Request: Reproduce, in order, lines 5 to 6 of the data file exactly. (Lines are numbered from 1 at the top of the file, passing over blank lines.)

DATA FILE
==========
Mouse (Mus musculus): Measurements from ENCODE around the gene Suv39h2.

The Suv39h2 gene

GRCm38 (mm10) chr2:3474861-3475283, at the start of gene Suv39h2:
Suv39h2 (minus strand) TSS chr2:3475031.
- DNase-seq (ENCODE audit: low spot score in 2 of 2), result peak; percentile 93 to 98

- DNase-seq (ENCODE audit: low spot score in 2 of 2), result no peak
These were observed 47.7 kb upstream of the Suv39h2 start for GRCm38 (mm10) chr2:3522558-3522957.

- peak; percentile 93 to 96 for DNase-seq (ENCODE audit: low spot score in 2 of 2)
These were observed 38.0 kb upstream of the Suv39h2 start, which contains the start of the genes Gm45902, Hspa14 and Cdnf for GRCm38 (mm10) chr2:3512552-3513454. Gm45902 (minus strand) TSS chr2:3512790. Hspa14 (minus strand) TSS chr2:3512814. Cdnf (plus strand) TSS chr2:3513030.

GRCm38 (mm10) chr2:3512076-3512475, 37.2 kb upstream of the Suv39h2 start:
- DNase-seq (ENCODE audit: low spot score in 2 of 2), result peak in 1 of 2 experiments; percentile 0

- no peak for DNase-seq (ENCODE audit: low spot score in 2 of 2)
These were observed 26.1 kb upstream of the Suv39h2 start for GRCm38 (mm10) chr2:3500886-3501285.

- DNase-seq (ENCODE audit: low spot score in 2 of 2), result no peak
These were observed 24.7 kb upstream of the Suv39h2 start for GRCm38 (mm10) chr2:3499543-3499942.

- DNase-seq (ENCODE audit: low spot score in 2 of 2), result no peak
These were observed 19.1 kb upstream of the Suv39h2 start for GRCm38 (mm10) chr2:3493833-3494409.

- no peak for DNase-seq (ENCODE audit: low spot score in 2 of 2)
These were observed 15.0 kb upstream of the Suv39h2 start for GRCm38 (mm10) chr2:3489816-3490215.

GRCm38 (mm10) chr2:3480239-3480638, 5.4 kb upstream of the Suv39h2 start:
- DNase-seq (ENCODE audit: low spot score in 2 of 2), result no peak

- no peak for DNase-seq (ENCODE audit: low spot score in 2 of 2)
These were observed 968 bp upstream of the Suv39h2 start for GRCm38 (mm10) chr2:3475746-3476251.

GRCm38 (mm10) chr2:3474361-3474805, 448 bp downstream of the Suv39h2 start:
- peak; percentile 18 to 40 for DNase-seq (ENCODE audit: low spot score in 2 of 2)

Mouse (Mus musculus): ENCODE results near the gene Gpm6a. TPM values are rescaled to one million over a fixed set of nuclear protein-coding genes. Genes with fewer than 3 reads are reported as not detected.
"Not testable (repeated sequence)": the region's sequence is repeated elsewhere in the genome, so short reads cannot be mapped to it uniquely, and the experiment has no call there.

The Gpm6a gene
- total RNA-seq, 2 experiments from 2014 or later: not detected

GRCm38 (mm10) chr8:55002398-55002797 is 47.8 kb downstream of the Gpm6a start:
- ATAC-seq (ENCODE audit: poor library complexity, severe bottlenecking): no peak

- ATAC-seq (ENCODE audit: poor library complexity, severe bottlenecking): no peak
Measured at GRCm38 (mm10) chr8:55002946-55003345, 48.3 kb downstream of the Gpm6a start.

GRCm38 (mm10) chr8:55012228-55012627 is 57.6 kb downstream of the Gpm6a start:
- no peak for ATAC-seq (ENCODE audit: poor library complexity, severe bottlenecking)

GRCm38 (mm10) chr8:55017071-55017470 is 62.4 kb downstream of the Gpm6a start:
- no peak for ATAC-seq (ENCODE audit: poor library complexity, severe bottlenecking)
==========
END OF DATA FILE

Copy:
- DNase-seq (ENCODE audit: low spot score in 2 of 2), result peak; percentile 93 to 98

- DNase-seq (ENCODE audit: low spot score in 2 of 2), result no peak